March 19 marks the anniversary of the opening of the Sydney Harbour Bridge, one of the key landmarks in Sydney, Australia.
Known informally as “The Coathanger”, the steel through-type arch bridge opened on 19 March 1932, joining the harbour’s northern “Kiarabilli” (Milsons Point) with southern “Tarra” (Dawes Point) to vehicular traffic for the first time. The project took eight years to complete the 1.2-kilometre span over the Parramatta River as its waters empty into Sydney Harbour.
It’s easy to forget Sydney is a city of bridges, as Elizabeth Farrelly wrote in the Sydney Morning Herald on 3 January 2013:
Sydney: five bells, one harbour, seven bridges. A bridge is the ultimate romantic symbol, crystallising in steel and concrete the yearning to connect disparate worlds – and Sydney, city of baroque waterways, is as fully (if not as glamorously) bridged as London, Stockholm or Prague.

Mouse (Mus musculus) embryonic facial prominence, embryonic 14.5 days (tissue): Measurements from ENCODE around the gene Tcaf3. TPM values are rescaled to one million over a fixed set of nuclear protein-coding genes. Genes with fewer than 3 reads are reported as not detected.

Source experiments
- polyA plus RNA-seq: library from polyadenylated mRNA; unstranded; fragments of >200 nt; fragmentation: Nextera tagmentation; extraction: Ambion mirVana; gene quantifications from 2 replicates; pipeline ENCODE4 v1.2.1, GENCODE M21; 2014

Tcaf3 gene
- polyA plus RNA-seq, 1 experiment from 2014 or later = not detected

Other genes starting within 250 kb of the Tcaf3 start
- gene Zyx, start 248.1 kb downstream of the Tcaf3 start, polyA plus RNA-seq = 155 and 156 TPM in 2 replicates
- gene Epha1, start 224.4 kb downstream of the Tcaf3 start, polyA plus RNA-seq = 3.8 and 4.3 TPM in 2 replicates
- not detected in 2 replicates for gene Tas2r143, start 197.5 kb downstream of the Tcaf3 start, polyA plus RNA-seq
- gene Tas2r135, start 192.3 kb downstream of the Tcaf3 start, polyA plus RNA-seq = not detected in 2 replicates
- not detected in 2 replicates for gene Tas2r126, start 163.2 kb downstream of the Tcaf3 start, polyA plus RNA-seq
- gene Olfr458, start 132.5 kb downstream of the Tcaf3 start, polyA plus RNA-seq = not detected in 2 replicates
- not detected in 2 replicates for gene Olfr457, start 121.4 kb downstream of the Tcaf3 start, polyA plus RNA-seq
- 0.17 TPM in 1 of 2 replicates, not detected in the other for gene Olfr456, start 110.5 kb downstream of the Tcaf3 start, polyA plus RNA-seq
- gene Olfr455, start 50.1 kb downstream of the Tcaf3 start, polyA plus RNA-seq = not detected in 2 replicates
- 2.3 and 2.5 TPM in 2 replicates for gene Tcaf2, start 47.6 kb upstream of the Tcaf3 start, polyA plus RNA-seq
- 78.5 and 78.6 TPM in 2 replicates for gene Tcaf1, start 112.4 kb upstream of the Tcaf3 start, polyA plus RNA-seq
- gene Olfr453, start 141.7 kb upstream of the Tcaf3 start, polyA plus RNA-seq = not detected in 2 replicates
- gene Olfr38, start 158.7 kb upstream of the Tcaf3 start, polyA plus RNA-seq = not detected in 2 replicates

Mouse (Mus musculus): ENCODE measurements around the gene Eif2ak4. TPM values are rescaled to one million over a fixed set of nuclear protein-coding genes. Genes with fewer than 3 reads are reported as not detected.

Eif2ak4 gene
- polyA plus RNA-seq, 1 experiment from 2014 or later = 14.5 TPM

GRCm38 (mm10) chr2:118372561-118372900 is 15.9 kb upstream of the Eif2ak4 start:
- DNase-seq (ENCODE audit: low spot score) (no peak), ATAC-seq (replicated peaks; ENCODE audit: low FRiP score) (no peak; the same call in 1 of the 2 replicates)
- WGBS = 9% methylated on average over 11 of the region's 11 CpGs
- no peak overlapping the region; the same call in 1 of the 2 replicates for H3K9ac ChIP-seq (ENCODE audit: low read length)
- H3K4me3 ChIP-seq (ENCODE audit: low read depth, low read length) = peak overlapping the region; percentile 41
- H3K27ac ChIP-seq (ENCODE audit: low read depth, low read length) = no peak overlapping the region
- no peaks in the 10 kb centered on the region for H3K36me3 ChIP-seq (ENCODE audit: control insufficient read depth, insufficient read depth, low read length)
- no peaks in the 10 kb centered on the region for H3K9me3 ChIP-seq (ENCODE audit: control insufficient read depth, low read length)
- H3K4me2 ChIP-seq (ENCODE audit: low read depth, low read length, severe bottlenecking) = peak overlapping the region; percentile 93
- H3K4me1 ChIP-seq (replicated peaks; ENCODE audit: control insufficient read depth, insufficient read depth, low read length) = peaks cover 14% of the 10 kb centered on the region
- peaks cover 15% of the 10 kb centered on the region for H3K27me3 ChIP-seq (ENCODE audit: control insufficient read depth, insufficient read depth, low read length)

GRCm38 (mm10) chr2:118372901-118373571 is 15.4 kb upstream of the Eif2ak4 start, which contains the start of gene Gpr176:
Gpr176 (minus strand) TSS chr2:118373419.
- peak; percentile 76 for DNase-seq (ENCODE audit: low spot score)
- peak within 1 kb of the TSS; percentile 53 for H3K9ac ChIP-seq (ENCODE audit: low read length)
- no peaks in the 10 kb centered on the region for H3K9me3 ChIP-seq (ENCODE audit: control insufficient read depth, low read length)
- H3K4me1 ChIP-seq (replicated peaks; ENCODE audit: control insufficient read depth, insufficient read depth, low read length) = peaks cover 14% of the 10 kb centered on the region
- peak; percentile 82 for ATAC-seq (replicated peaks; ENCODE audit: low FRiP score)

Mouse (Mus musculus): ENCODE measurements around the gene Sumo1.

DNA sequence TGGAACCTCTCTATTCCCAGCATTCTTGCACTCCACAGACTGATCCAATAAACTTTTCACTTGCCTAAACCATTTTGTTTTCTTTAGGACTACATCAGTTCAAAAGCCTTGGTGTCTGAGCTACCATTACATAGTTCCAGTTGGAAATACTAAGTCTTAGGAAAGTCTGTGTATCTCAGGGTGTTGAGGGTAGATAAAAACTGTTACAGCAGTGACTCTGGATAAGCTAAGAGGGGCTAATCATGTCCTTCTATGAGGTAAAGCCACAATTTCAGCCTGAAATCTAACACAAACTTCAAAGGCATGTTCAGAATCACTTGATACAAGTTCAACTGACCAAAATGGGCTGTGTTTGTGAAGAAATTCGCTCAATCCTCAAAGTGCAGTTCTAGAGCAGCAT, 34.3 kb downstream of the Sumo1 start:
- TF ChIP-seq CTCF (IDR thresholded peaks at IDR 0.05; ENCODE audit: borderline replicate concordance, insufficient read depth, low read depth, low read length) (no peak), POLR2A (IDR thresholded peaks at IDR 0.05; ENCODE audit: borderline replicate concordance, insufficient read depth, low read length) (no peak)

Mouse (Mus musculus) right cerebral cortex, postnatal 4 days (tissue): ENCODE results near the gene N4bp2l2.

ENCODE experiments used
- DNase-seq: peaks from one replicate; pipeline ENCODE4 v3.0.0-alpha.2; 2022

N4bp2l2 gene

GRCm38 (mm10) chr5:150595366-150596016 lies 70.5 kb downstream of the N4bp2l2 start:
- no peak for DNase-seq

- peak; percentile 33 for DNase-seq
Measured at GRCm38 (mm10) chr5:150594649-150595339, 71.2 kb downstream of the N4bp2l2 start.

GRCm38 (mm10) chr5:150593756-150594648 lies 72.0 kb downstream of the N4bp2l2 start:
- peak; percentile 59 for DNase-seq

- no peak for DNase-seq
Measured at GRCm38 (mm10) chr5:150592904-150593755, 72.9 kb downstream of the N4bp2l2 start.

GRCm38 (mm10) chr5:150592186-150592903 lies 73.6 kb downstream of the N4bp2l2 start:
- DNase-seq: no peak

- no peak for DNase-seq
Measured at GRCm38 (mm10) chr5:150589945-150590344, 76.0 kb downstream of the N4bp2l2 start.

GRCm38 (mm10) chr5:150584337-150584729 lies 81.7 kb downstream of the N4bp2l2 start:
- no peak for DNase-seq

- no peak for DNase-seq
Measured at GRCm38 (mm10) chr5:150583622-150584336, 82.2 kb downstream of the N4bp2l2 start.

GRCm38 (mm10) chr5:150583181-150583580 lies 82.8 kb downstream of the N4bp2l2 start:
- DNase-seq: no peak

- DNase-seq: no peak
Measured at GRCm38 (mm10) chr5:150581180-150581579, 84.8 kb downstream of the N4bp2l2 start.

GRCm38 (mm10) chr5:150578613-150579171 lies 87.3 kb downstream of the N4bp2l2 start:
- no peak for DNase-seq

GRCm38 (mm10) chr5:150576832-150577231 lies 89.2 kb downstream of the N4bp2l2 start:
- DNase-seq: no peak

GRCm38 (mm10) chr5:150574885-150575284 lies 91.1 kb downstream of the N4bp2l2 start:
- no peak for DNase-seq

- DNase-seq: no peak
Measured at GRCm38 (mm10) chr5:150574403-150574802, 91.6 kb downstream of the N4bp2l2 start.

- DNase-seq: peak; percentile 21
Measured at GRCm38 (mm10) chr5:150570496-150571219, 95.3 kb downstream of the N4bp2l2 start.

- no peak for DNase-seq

It’s big, it’s functional, even as some call it “old and ugly.” Today, the bridge provides an important link between the city’s northern suburbs and the Central Business District.
The smooth shiny metallic curves of the Harbour Bridge and the sail-like spherical-shells on the roof of the nearby Opera House form a visually powerful combination which has not only helped to define Sydney but Australia as well on the world stage.
I cannot disentangle memories of Sydney or Australia without thinking about The Bridge. I know when I finally see the Harbour Bridge and the Opera House, I know I’ve arrived and I’m back in Sydney.
I made all of the photos above between 2007 and 2013. I acknowledge Aboriginal and Torres Strait Islander peoples as the traditional custodians of the land called Australia, and the Gadigal people of the Eora Nation as traditional custodians of the place called Sydney. References to Aboriginal placenames: ANU, Australian Museum, Creative Spirits, and Pocket Oz. This post appears on Fotoeins Fotografie at fotoeins.com as http://wp.me/p1BIdT-38e.